FAIRBANKS (AP) -- After seven years and almost 50 public meetings, the commissioner of the state Department of Natural Resources has signed off on a new Tanana Valley State Forest management plan, the first complete rewrite since the original plan came out in 1988.
The 1.8-million acre forest extends 265 miles from near the Canada border to Manley Hot Springs. Under state law, it is managed for multiple use, including timber, recreation and wildlife habitat.
The new management plan contains a dramatic spike in the maximum timber harvest allowed. But the timber harvest now is far below maximum levels and foresters do not expect a surge in logging.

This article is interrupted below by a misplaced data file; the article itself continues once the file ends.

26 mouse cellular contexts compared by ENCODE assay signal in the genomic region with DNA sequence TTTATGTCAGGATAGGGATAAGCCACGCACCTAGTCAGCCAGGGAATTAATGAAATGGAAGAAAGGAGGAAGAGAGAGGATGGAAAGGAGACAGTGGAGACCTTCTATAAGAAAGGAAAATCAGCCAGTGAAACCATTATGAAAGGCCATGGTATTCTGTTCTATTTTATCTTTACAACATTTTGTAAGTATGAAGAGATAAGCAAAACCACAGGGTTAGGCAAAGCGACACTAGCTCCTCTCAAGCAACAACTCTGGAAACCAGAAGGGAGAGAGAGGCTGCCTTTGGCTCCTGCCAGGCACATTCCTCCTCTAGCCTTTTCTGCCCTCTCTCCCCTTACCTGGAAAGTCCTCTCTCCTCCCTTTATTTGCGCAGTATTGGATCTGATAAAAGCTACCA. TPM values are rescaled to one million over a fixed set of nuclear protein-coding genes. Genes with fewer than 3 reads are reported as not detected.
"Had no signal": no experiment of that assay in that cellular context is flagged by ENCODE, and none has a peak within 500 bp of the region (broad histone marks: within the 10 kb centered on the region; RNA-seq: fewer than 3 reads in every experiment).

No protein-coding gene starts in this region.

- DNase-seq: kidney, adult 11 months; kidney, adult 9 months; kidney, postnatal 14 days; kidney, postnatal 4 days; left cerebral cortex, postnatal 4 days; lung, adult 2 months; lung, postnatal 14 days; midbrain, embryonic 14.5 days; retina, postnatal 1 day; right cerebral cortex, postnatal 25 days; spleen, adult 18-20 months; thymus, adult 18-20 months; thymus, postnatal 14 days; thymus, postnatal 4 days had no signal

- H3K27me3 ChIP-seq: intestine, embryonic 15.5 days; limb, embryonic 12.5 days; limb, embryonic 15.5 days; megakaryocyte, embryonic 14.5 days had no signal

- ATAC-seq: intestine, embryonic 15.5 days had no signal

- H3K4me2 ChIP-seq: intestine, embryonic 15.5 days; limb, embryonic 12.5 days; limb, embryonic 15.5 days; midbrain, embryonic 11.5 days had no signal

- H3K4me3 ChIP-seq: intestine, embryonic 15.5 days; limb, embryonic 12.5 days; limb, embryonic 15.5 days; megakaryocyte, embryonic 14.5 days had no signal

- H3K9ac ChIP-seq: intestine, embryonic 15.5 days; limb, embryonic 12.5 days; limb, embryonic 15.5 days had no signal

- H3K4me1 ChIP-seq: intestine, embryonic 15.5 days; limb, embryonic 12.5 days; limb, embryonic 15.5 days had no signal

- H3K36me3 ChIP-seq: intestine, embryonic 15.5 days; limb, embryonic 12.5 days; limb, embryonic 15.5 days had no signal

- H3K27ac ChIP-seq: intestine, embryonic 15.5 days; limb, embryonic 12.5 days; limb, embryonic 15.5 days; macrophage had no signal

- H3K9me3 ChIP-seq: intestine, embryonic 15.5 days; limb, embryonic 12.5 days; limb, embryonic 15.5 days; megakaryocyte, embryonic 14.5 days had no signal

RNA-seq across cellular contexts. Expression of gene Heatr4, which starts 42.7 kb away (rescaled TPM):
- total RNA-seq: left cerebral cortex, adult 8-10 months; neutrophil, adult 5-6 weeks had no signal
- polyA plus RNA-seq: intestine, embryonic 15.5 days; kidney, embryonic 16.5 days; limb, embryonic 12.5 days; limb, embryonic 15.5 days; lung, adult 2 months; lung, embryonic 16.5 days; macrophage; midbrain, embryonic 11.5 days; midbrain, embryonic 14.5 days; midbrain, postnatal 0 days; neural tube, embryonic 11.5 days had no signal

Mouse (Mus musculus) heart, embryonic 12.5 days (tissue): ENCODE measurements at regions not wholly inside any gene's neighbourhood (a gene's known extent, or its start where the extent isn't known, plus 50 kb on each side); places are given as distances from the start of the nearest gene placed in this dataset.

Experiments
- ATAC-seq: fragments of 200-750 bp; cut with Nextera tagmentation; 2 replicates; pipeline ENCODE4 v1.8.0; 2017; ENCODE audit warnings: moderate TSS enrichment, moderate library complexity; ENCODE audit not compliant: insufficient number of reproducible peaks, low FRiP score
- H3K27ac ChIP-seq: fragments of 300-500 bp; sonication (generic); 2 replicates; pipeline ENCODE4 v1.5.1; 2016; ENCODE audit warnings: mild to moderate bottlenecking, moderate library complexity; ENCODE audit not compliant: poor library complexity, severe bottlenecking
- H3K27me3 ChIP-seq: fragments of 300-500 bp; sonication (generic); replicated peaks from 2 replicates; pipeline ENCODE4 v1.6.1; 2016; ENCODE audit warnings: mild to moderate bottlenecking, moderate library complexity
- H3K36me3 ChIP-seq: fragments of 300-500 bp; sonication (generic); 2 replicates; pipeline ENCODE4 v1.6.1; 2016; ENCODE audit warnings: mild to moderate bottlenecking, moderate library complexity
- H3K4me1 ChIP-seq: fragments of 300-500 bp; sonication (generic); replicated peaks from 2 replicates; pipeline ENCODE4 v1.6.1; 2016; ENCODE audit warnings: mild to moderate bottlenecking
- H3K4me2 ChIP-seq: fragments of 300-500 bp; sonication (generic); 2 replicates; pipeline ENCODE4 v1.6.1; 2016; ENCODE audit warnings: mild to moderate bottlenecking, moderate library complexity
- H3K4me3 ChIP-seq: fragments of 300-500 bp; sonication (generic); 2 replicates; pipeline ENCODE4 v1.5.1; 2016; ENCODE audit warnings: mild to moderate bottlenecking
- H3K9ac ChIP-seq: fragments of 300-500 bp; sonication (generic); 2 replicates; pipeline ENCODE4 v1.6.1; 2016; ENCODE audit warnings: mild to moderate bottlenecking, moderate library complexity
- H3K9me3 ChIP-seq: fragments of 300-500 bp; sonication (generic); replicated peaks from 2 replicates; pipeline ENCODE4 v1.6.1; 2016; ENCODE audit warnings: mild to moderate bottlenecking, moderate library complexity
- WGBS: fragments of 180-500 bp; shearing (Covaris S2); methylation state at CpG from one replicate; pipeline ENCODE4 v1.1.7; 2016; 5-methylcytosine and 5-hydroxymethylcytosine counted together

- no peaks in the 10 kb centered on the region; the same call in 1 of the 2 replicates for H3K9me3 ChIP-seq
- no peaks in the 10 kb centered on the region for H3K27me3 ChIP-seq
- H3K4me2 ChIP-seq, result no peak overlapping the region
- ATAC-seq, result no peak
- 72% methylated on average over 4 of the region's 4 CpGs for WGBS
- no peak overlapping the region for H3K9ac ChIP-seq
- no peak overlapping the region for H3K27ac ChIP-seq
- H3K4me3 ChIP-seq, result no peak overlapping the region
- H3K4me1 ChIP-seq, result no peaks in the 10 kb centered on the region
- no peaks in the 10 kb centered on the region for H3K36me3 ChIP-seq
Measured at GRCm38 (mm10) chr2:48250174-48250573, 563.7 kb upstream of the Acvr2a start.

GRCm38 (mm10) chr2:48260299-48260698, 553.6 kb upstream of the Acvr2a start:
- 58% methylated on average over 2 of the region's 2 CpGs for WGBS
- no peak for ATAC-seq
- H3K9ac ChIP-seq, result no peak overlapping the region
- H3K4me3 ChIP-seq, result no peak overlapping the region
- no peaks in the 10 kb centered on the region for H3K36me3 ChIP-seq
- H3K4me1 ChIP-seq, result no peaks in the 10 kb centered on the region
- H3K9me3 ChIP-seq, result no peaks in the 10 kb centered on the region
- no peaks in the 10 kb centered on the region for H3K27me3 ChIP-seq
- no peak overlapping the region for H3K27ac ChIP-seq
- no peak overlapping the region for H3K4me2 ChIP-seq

The maximum timber harvest under the old plan was based on economic factors and largely ignored hardwoods such as aspen and birch that do not have a defined market.
The new plan focuses on how much timber harvest would be sustainable for forest health, according to the department. An inventory of hardwoods is included for potential harvest, in addition to the white spruce that constitutes most of the current timber plan.
The department has received inquiries in recent years from people interested in harvesting hardwoods. The new plan, according to the department, could let that to happen.
Some members of the public who commented on the forest plan wondered whether the department was including hardwoods with knowledge of some large-scale mill in the works. State forestry officials said they knew of no such project on the horizon.
Annual timber harvest currently averages less than 1,000 acres.
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